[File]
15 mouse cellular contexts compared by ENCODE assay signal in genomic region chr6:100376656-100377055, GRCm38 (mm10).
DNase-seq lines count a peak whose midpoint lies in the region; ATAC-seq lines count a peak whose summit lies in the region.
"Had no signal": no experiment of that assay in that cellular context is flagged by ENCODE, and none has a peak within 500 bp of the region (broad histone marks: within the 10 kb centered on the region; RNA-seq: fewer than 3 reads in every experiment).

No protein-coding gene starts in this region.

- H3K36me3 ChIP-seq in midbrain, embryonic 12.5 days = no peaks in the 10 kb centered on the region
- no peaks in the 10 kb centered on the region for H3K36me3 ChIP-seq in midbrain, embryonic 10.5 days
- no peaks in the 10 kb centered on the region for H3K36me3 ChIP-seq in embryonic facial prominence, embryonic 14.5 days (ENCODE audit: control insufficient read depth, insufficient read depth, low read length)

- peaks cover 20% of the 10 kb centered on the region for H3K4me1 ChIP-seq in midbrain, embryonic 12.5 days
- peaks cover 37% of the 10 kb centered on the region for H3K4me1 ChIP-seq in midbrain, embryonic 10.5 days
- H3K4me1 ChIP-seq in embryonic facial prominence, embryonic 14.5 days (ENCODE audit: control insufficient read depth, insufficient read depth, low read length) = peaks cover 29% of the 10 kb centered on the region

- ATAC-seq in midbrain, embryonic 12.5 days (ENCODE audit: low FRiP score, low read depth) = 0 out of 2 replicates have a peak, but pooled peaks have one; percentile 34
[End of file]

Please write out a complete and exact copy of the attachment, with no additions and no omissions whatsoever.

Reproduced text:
15 mouse cellular contexts compared by ENCODE assay signal in genomic region chr6:100376656-100377055, GRCm38 (mm10).
DNase-seq lines count a peak whose midpoint lies in the region; ATAC-seq lines count a peak whose summit lies in the region.
"Had no signal": no experiment of that assay in that cellular context is flagged by ENCODE, and none has a peak within 500 bp of the region (broad histone marks: within the 10 kb centered on the region; RNA-seq: fewer than 3 reads in every experiment).

No protein-coding gene starts in this region.

- H3K36me3 ChIP-seq in midbrain, embryonic 12.5 days = no peaks in the 10 kb centered on the region
- no peaks in the 10 kb centered on the region for H3K36me3 ChIP-seq in midbrain, embryonic 10.5 days
- no peaks in the 10 kb centered on the region for H3K36me3 ChIP-seq in embryonic facial prominence, embryonic 14.5 days (ENCODE audit: control insufficient read depth, insufficient read depth, low read length)

- peaks cover 20% of the 10 kb centered on the region for H3K4me1 ChIP-seq in midbrain, embryonic 12.5 days
- peaks cover 37% of the 10 kb centered on the region for H3K4me1 ChIP-seq in midbrain, embryonic 10.5 days
- H3K4me1 ChIP-seq in embryonic facial prominence, embryonic 14.5 days (ENCODE audit: control insufficient read depth, insufficient read depth, low read length) = peaks cover 29% of the 10 kb centered on the region

- ATAC-seq in midbrain, embryonic 12.5 days (ENCODE audit: low FRiP score, low read depth) = 0 out of 2 replicates have a peak, but pooled peaks have one; percentile 34